Thursday, Aug. 28, 2014 | 2 a.m.
Nearly every night for two months, Marcos Ontiveros could hear his little sister crying through the door of her bedroom.
She insisted nothing was wrong and wanted to be left alone. Then one day, she revealed the source of the problem. A girl in her middle school class was picking on her, and no one would do anything about it.
For Ontiveros, a 2014 Southwest Career and Technical Academy graduate, the ordeal became his catalyst in developing an anti-bullying app that will be piloted at several schools in Clark County this fall. Working with his classmate, Blaze Brooks, and partners Evan Savar and TJ Sokoll, Ontiveros is hoping to transform the app, Bully Alert, from a classroom project into a marketable product.
“It did become a motive because I was experiencing that problem,” Ontiveros said of his sister’s struggle. “If you see some kid talking to the teacher and you’re the one bullying, you’re going to know that person is snitching.”
Bully Alert is designed to make it easier for students to report bullying. Rather than summoning courage to tell a teacher or administrator, students can do it from the security of their phone. All they have to do is select the type of incident (cyber, violence, copying, theft, verbal or other), fill out an incident report with the bully’s name, and click send.
The app sends the report directly to administrators and other staffers at the school, unlike the current system where incidents are filed online and sent to administrators at the Clark County School District offices before being filtered to the school.
“This is monitored by the administrators, and who knows the students better than the principals, deans and counselors at the schools?” said Savar, who is a partner and marketing director for Bully Alert.
Ontiveros came up with the idea two years ago while watching a series of bullying incidents on the news. He wanted to create an easier way for students to report bullying incidents that often go unreported. With Bully Alert, there's no need to know email addresses or phone numbers for text messages, and reports can be made confidentially from mobile devices and computers.
He tossed the idea of a anti-bully app to his buddy, Brooks, and they designed a mock-up as a classroom project. They got an A and moved on. It was only an assignment, they thought.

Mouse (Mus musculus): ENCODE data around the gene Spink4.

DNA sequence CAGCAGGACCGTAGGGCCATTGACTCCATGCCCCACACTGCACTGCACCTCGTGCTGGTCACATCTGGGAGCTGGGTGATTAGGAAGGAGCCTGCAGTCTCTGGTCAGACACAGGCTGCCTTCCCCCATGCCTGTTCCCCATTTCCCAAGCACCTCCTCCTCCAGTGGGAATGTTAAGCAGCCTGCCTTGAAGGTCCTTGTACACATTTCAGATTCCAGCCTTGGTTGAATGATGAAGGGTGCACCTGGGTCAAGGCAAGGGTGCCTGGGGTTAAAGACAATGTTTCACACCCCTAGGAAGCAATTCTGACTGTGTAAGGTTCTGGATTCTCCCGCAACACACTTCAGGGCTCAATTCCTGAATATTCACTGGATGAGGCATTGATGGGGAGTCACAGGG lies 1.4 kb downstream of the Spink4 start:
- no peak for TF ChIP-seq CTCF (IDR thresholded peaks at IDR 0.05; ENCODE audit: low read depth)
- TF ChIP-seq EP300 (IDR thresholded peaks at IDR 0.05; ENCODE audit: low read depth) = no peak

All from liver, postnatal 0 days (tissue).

Then they met Savar, who had helped launch an app himself. He encouraged them to pursue the app and make it a reality.
“We kind of did it for a grade,” said Brooks, who graduated last year with Ontiveros. “Once we brought it up with Evan, he was like, ‘Man that’s genius.’... We didn’t think twice about it.”
Everything has taken off for the group in the past six months. After hundreds of changes and the occasional coffee- and Red Bull-fueled all-nighters, the team has been able to complete the app.
It is no longer just a classroom project; it has become a startup business for Ontiveros and Brooks. They drew the district's attention after being invited to give a presentation on innovation to a group of Clark County elementary school students. They mentioned the app during the session, which led to discussions and eventually the decision to pilot the product this fall. The piloting is being done in an undisclosed number of Clark County schools, where the app will be interfaced with the schools' technology systems to allow reports to be made. The app can be downloaded for free at Apple's App Store or Android's Google Play.
The team has also opened an office in Downtown Project’s tech incubator “Work In Progress” and is discussing the app with the Boys and Girls Club of Southern Nevada.
At every step of the way, the School District and Superintendent Pat Skorkowsky have supported them, helping them tailor it so it doesn’t violate any student privacy laws.
Skorkowsky said the innovation was an example of ways the district could maximize the talents of its graduates.
“These two kids have come up with this idea on their own, and it’s being piloted at small number of schools,” he said. “It’s a way students will be able to use a smartphone and be able to report (bullying) to the office so we can start getting on it right away. It’s great.”
The process has given Ontiveros and Brooks real-world experience they would never get in the classroom, from how to hold a business meeting to the legal process to what it takes to make an idea a reality.
Eventually they hope to expand to schools nationwide to help combat bullying, and perhaps even format the app platform so that employees can file human relations complaints to their companies.
For now, however, they’re focused on helping students in Clark County like Ontiveros’ sister.
“We’re not going to stop until it’s in every school in Clark County,” Savar said.